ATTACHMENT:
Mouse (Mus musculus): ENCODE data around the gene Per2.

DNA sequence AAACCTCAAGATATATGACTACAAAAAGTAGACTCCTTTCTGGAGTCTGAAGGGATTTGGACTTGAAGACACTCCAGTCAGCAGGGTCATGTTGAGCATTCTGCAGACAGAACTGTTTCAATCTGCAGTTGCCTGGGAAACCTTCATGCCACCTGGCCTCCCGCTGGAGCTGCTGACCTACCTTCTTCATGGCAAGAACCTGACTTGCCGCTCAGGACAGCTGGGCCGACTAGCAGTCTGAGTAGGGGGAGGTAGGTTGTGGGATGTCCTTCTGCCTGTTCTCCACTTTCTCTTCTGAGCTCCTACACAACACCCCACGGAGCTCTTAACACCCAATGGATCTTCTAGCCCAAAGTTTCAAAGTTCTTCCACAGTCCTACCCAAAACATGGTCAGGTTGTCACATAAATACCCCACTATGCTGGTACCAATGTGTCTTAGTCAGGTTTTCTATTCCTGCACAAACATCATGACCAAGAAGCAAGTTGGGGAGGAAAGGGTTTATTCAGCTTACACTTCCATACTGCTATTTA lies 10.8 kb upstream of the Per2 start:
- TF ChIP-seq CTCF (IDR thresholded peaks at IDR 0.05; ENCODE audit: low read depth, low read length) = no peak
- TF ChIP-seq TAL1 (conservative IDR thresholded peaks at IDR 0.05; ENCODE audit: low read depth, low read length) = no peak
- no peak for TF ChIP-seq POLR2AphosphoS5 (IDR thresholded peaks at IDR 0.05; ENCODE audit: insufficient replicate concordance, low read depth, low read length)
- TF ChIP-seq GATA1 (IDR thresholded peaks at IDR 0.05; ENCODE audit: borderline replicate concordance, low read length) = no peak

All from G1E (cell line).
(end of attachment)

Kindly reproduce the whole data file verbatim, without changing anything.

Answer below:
Mouse (Mus musculus): ENCODE data around the gene Per2.

DNA sequence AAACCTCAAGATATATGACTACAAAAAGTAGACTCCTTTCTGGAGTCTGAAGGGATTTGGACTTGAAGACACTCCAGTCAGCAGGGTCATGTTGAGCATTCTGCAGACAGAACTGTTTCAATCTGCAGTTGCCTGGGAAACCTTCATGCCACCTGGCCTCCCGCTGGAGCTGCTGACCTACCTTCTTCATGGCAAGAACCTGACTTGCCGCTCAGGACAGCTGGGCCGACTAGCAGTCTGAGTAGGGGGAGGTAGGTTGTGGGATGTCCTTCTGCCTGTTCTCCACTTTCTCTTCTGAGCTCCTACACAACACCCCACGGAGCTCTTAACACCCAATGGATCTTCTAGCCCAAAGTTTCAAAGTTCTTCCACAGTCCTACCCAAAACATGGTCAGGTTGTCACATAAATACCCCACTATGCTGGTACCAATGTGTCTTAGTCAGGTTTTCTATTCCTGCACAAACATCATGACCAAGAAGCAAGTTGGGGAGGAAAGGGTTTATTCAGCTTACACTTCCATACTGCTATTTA lies 10.8 kb upstream of the Per2 start:
- TF ChIP-seq CTCF (IDR thresholded peaks at IDR 0.05; ENCODE audit: low read depth, low read length) = no peak
- TF ChIP-seq TAL1 (conservative IDR thresholded peaks at IDR 0.05; ENCODE audit: low read depth, low read length) = no peak
- no peak for TF ChIP-seq POLR2AphosphoS5 (IDR thresholded peaks at IDR 0.05; ENCODE audit: insufficient replicate concordance, low read depth, low read length)
- TF ChIP-seq GATA1 (IDR thresholded peaks at IDR 0.05; ENCODE audit: borderline replicate concordance, low read length) = no peak

All from G1E (cell line).